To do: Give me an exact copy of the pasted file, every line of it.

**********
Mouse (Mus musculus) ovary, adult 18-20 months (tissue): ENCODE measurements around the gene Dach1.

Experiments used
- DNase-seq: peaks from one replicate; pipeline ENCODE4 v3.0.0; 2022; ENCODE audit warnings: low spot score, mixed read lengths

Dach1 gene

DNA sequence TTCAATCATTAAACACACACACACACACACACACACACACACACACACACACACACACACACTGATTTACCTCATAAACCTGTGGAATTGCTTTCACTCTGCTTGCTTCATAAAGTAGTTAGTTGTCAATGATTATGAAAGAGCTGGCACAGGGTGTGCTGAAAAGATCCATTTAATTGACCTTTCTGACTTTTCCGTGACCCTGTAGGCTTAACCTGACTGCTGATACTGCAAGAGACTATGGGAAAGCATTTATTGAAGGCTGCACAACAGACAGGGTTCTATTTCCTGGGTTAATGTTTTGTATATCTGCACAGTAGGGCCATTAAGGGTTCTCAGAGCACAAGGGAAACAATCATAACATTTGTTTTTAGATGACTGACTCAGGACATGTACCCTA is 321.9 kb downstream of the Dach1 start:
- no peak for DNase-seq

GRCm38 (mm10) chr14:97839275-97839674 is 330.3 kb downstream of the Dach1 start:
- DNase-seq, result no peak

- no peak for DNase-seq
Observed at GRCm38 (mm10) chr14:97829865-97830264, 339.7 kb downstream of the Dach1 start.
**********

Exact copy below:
Mouse (Mus musculus) ovary, adult 18-20 months (tissue): ENCODE measurements around the gene Dach1.

Experiments used
- DNase-seq: peaks from one replicate; pipeline ENCODE4 v3.0.0; 2022; ENCODE audit warnings: low spot score, mixed read lengths

Dach1 gene

DNA sequence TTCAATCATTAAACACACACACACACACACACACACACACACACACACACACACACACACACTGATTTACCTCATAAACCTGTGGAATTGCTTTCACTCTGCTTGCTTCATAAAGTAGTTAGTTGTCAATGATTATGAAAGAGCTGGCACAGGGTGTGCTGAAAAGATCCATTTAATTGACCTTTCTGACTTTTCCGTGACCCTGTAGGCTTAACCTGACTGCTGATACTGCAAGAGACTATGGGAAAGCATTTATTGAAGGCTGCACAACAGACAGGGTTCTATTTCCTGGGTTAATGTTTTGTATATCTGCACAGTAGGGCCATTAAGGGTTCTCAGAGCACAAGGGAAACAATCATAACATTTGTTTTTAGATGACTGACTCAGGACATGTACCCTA is 321.9 kb downstream of the Dach1 start:
- no peak for DNase-seq

GRCm38 (mm10) chr14:97839275-97839674 is 330.3 kb downstream of the Dach1 start:
- DNase-seq, result no peak

- no peak for DNase-seq
Observed at GRCm38 (mm10) chr14:97829865-97830264, 339.7 kb downstream of the Dach1 start.